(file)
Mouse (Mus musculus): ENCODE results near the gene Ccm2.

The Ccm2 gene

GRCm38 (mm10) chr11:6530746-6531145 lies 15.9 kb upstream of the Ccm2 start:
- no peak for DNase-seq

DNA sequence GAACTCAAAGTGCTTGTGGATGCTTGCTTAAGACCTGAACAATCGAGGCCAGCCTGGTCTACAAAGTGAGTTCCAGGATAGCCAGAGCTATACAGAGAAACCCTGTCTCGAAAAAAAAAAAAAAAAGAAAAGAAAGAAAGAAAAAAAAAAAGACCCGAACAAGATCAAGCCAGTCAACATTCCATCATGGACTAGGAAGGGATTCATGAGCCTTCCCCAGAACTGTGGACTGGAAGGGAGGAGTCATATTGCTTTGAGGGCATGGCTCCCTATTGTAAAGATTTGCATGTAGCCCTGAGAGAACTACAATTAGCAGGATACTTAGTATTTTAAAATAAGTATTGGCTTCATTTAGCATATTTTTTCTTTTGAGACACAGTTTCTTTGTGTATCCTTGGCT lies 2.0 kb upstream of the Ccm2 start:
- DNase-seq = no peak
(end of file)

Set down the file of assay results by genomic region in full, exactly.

Mouse (Mus musculus): ENCODE results near the gene Ccm2.

The Ccm2 gene

GRCm38 (mm10) chr11:6530746-6531145 lies 15.9 kb upstream of the Ccm2 start:
- no peak for DNase-seq

DNA sequence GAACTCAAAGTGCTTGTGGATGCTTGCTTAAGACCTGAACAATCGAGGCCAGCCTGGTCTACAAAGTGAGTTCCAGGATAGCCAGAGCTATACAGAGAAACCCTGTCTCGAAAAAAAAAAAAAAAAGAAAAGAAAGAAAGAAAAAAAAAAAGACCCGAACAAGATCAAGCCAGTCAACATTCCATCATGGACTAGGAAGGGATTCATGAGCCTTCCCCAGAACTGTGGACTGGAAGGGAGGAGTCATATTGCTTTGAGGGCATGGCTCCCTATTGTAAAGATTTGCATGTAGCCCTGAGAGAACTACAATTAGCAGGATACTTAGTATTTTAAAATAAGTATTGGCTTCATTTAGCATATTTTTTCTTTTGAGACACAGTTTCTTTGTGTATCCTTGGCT lies 2.0 kb upstream of the Ccm2 start:
- DNase-seq = no peak